On May 31 the UPPER NORWOOD ATHENÆUM made an interesting excursion to view the remarkable monuments of "Kits' Cotty-house" and the "Countless Stones" under the able superintendence of Mr. Samuel Bowyer, who read an excellent paper on the relics. "Kits' Cotty-house is in the shape of a hut or sentry-box, made up of four large stones: two on each side are set in the ground and nearly upright, a third but smaller one supports them at right angles, and the capstone, which covers them as a roof, is that of the greatest weight and size, weighing, it is estimated, over ten tons. The stone on the south is 8 feet high by 7 feet broad, and its thickness 2 feet, thought to weigh eight tons. The north rather smaller, the same thickness, but about 7 feet high by 7 feet, weighing about eight tons. The back of middle stone is 5 feet either way, about I foot thick, and might weigh two tons, not more. The historian
John Stow, in giving an account of the battle fought near Aglesthorp, now Ailford, in Kent, in the year 455, says: "There was slain in this same battell, Catigern, whose monument remaineth to this day, on a great plain heath in this parish, and is now corruptly called Cits Cothouse for Catigernus." The heap called the "Countless Stones,' as they cannot be counted, is similar to the perfect chamber of Kits' Cotty; it may have chanced to fall in through antiquarian research.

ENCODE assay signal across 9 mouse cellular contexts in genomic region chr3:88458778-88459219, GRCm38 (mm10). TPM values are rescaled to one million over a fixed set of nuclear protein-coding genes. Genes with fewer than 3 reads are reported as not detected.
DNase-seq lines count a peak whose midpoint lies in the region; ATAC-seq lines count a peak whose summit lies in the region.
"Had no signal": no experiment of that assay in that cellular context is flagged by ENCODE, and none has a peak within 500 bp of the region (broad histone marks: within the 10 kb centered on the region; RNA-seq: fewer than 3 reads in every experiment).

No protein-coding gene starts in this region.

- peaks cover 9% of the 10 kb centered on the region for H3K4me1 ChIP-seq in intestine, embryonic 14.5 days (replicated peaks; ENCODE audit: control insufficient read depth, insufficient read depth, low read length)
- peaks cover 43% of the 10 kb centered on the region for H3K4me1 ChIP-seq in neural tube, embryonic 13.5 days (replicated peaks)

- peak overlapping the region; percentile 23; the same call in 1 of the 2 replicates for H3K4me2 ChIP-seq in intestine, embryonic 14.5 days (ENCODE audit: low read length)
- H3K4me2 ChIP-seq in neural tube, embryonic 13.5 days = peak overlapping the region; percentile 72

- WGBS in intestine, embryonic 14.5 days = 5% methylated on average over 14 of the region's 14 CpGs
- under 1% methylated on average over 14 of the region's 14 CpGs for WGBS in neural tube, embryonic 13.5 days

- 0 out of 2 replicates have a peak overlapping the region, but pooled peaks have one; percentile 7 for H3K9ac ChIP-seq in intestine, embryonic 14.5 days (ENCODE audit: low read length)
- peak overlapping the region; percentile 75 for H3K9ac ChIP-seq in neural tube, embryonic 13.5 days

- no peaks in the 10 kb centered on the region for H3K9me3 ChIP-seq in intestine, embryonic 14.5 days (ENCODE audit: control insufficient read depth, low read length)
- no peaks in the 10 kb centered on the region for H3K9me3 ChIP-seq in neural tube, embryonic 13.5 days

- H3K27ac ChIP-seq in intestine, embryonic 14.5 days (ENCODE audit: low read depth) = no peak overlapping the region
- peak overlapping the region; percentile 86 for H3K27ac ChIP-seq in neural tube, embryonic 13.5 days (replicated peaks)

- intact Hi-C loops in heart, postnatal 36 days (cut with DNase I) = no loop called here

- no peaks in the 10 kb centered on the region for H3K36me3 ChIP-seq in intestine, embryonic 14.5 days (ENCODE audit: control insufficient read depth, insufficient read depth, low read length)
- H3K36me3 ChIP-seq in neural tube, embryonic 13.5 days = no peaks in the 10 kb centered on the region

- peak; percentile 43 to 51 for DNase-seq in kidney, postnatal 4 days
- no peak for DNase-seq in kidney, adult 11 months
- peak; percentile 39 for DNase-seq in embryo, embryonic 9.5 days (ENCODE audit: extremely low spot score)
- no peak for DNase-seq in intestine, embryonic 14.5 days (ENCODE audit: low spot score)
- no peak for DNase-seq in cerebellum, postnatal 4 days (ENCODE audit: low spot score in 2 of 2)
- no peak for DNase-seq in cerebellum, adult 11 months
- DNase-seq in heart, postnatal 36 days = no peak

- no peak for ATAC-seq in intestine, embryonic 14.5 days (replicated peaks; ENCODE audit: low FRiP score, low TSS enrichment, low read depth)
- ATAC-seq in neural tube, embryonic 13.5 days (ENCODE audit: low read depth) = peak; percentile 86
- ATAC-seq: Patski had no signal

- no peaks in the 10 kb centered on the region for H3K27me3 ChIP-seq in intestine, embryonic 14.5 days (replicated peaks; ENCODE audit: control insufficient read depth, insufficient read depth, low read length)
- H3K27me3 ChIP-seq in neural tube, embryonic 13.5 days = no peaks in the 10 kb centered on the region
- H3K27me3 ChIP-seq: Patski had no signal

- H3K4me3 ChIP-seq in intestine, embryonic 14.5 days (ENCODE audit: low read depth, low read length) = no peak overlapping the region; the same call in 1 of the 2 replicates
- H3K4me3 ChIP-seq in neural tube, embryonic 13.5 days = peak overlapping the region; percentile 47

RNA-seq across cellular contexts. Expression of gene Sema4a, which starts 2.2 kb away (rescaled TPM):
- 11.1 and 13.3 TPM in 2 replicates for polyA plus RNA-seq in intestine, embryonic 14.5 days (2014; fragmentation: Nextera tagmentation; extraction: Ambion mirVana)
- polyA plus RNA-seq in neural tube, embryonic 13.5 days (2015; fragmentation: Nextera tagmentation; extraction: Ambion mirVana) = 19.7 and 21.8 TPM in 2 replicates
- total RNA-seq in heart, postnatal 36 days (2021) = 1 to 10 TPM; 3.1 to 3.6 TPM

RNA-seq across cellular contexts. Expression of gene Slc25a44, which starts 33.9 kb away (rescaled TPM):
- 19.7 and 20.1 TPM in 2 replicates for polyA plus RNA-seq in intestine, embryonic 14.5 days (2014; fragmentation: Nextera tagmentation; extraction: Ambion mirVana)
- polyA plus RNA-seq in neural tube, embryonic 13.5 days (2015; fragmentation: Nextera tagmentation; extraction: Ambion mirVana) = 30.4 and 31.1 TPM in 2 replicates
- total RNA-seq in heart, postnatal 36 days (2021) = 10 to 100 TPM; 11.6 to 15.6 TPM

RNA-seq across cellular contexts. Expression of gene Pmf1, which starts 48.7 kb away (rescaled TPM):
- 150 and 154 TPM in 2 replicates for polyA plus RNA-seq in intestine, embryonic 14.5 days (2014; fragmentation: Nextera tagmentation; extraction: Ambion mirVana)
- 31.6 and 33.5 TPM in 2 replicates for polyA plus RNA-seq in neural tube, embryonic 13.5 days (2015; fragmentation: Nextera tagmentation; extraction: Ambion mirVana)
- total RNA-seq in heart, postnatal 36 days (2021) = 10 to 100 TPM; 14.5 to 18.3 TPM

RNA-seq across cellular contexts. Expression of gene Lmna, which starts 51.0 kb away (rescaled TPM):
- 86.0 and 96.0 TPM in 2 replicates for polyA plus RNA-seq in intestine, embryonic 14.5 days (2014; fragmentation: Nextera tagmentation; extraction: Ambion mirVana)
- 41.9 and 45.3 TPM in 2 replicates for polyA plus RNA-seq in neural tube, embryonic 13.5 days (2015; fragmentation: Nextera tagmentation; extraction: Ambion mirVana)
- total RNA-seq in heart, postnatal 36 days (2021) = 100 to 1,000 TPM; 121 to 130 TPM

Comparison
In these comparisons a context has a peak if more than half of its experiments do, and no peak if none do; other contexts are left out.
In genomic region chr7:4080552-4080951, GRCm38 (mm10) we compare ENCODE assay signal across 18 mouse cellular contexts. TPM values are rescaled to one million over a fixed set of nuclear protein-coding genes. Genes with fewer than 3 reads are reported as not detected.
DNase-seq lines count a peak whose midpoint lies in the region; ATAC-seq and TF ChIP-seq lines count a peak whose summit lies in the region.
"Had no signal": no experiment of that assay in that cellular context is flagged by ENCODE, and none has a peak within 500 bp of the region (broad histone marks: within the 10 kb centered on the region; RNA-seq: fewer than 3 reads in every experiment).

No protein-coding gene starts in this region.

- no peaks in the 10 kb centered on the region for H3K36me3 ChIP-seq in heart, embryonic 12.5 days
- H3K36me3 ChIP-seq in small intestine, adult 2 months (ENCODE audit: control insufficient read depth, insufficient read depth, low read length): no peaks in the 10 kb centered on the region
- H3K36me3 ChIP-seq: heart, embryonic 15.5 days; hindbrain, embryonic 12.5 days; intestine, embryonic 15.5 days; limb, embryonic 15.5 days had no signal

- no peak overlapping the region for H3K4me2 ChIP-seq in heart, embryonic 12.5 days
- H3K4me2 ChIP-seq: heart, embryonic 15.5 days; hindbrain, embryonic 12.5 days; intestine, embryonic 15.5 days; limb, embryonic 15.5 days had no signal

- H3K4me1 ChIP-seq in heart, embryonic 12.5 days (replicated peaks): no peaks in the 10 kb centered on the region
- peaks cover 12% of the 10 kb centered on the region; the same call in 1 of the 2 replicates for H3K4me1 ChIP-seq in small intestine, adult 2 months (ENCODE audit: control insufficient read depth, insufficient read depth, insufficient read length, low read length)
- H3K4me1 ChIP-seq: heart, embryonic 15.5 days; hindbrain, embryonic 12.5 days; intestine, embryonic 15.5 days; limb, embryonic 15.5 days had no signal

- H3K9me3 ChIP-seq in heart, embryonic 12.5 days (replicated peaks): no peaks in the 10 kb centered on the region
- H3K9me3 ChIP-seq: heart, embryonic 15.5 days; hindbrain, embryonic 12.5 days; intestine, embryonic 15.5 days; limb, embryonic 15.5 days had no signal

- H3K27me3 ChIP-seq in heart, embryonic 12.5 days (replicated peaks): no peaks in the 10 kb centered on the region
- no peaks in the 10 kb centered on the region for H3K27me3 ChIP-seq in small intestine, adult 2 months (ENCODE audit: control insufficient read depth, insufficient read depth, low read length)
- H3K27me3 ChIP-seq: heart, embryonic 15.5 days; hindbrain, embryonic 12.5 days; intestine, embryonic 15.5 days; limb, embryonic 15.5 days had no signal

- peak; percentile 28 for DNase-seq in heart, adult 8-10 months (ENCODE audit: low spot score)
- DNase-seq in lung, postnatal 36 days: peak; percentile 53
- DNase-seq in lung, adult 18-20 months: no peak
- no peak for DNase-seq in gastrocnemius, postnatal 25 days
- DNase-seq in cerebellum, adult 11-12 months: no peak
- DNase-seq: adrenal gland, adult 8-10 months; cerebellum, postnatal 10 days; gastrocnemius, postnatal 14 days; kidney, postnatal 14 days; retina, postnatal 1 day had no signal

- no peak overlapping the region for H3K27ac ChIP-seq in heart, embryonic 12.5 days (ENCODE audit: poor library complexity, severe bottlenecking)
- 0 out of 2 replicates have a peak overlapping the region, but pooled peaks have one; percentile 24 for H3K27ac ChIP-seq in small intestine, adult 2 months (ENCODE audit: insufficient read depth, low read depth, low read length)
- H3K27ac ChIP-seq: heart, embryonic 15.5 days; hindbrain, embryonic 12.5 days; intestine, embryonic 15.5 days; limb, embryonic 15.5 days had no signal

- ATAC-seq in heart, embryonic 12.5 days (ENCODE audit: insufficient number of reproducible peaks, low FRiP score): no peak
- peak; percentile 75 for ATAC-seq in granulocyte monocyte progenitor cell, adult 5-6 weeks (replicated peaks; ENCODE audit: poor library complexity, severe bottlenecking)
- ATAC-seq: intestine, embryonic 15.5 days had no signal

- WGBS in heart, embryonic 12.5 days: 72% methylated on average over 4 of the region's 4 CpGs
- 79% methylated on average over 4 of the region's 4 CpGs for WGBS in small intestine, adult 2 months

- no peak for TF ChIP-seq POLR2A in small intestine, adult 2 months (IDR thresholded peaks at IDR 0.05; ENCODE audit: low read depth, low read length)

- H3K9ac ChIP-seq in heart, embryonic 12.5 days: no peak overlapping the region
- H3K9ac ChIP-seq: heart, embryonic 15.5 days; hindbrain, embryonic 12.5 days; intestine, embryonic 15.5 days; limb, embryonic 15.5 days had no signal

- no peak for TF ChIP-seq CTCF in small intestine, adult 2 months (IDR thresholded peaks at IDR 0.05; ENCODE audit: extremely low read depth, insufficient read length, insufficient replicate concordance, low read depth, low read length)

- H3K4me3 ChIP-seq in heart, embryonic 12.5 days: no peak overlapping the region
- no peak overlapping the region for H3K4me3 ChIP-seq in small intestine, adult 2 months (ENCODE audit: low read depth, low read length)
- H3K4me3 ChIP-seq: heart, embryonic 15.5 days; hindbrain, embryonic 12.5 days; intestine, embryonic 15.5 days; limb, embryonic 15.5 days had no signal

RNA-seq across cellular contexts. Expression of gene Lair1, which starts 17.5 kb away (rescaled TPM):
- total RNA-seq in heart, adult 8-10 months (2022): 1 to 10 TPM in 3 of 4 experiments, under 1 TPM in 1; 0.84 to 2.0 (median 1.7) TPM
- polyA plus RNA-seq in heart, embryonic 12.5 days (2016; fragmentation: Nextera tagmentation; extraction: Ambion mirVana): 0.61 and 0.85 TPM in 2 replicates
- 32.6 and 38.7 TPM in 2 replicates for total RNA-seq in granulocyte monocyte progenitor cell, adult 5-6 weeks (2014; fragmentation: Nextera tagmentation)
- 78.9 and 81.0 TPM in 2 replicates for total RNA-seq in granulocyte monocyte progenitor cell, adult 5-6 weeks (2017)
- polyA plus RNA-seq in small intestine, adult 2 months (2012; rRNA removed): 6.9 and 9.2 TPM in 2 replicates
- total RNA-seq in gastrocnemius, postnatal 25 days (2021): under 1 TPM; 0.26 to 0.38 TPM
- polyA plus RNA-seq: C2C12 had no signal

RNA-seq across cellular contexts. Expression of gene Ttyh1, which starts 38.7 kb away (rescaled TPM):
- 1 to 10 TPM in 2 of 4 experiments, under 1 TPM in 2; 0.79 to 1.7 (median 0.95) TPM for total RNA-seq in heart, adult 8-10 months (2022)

On Saturday, June 7, the DERBYSHIRE ARCHEOLOGICAL AND NATURAL HISTORY SOCIETY made an excursion to Wilne and Sawley. The party drove from Derby to Wilne Church, the interesting features of which were well described. At this place the old font, made out of the inverted base of an early Saxon cross, was an object of special note. The expedition then proceeded to Sawley Church where a paper, descriptive of its history and recent restoration, was read by the Rev. A. E. Clarke.*
The first expedition of the SEVERY VALLEY FIELD CLUB for this year was made on Tuesday, May 20. The route was from Shrewsbury to Minsterley and thence to the Corndon. The party also visited the Hoarstones, a supposed Druidical circle, situated in boggy ground. Extracts were read from Hartshorne's Salopia Antiqua, written in 1838. At that time there were thirty-two of these stones, averaging from 1 to 2 feet above ground; probably the original number was forty, corresponding with the circle at Keswick and the second circle at Stonehenge. Cooper gave an account of two other ancient monuments, lying in a line connecting the Hoarstones with the Corndon Mountain. These are the large circle at Mitchell's Fold, and the three stones called the "Whetstones," which are grouped together at the northern end of Corndon. It was suggested that the three groups were intended to represent a serpent, the Whetstones forming the head, the circle at Mitchell's Fold the middle, and the Hoarstones the tail, the connecting vertebræ being wanting; and it was supposed that these singular monuments were connected with serpent-worship.